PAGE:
I have mentioned a lot of this information in my original Koh-I-Noor Polycolor, however I will included it in this review as I feel they are two individual reviews. The barrel is 7mm of high quality Cedar Wood and the core is 3.8mm of luscious pigment, 3.8mm being the average dimensions for so many colored pencils. 

Along the barrel, there is very little information, there is only the company name printed, followed by the brand of pencil which in this case is Polycolor. Toward the end of the pencil is the number 3800 which is really just the model number of the pencil and corresponds to the pencil being a Polycolor and finally a number ranging from 1 - 72, or in the case of the Brown Line a few extra digits. 

The color name is not on the pencil nor is the lightfast ratings, however, all of this information can be easily found on the Koh-I-Noor web site, something that was not available when I first completed the Polycolor review a year or so back. Never the less, this information is easy to find. 

I always recommend when people purchase a new set of pencils, they create a color swatch, preferably on the same paper you predominately use for colored pencil art. This then allows you to add the information that is important to you on the swatch and more importantly, allows you to see the color as it exactly is on the paper. 

In a lot of cases, the color indicator, which for colored pencils can either be the barrel color or a flash on the tip of the pencil, very rarely relate exactly to the color in the pigment. For example, in this Koh-I-Noor Brown Line, four pencils, 64, 30, 31 and 65 have identical barrel colors, but the pigments of the actual cores are incredibly different.

Notice the 4 pencils after the first yellow pencil, numbers 64,30,31,65

Performance

I have included a small drawing of hair using the Koh-I-Noor Polycolor Brown Line, I couldn't think of anything else to draw using just browns. the laying down of the pigment is beautiful, soft and butter but as I have already mentioned, the point does not diminish quickly given its way feel and structure.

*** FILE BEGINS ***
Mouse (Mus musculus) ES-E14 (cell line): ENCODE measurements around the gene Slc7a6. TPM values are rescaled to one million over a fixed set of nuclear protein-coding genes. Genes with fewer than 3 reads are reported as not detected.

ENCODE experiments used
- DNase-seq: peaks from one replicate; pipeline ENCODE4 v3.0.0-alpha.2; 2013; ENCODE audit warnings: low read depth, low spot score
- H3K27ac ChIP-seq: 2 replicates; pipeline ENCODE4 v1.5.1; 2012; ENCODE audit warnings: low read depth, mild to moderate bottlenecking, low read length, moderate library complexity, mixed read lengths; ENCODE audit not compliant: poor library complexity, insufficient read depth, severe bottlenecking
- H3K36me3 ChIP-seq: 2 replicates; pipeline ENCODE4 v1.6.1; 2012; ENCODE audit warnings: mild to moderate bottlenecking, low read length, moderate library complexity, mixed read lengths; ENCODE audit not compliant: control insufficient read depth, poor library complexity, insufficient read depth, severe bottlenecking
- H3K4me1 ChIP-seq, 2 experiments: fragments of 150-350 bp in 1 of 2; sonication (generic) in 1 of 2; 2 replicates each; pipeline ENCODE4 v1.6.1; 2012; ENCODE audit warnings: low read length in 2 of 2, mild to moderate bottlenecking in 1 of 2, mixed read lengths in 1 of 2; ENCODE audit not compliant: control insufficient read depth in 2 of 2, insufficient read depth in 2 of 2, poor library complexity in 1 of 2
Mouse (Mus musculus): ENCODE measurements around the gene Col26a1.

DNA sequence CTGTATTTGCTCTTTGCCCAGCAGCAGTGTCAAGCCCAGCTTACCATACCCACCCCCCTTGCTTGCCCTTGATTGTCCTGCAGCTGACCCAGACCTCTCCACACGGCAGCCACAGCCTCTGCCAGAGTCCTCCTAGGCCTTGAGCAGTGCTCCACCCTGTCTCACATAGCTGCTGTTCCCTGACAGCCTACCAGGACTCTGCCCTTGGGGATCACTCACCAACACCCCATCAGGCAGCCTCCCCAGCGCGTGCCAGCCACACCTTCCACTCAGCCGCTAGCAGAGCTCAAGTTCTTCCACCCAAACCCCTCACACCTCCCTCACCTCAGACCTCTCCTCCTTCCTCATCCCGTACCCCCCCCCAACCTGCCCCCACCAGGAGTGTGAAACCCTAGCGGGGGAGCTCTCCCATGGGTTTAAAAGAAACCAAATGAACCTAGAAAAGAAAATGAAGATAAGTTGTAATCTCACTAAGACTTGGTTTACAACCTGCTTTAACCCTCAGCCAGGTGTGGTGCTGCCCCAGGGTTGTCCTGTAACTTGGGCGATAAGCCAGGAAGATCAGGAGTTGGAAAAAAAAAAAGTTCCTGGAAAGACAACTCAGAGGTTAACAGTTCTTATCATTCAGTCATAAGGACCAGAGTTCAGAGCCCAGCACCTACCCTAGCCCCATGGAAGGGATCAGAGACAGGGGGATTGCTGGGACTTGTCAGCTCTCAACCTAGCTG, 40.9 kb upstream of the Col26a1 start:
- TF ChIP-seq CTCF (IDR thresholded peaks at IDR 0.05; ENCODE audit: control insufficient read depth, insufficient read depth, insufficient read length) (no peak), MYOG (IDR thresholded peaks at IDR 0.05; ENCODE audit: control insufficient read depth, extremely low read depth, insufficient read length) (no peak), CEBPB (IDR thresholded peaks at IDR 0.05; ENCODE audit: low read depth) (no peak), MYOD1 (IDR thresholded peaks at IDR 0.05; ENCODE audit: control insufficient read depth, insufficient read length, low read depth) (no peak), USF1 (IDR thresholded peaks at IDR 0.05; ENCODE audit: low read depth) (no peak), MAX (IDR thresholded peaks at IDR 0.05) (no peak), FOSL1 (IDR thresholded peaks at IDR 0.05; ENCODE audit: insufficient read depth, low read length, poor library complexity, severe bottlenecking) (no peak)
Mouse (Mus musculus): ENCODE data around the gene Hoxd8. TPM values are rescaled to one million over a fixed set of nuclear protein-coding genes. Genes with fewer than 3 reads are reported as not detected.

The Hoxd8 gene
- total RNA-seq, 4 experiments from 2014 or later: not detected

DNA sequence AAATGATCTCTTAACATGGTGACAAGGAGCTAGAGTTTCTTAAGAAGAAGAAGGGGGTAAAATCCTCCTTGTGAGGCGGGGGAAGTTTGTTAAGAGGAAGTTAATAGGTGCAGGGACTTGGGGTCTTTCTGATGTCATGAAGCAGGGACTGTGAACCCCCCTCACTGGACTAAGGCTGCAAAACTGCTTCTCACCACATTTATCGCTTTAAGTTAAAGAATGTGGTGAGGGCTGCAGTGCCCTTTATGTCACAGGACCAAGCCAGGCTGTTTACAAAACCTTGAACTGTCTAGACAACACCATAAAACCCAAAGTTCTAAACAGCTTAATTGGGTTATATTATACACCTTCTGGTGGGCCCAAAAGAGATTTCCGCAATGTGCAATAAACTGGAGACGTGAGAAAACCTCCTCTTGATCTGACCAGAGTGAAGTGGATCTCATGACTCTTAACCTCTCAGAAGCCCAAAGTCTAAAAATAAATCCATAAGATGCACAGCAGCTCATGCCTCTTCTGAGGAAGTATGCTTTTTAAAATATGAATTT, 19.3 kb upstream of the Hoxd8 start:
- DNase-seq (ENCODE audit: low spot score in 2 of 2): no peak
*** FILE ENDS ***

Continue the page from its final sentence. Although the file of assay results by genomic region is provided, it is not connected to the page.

The Pencils blend incredibly well using mineral spirits and with a pencil blender. There is not black or white in the Brown Line, however, the pigment melts when burnished with a white Polycolor pencil. 

I personally love the Koh-I-Noor Polycolor range and whilst perhaps a bit confusing regarding duplications within sets, I love they way Koh-I-Noor have provided small sets dedicated to a particular style or niche or colored pencil art. I have also included a swatch of four colors from the set on black paper. This is not the best image but it is difficult to get the pigment to show up on black paper, the video review might show you the true colors on black paper better.

Cost

For this Koh-I-Noor Polycolor 12 set of Brown Pencils, in the UK you can expect to pay £10, in the US I could only find one set at the time of writing this review and they were priced at $30. In Europe you can expect to pay the same as the UK approximately €10. All in all I think the Koh-I-Noor Polycolor range is incredibly well priced and well worth the money. 

Conclusion

I love the Koh-I-Noor Polycolor colored pencils, I think they are amazing value for money and even though they would be considered a budget priced pencil, you can definately get beautifully professional art from them. There are quite a few amazing colored pencil artists who use the Koh-I-Noor Polycolor pencils and their work is simply breath taking. 

Don't forget I have a video review of this set over on The Art Gear Guide Youtube channel, just click the link and you will be taken directly to the video. I always do both a written and video review because I know some people much prefer one over the other and I try my very best to cater to everyone.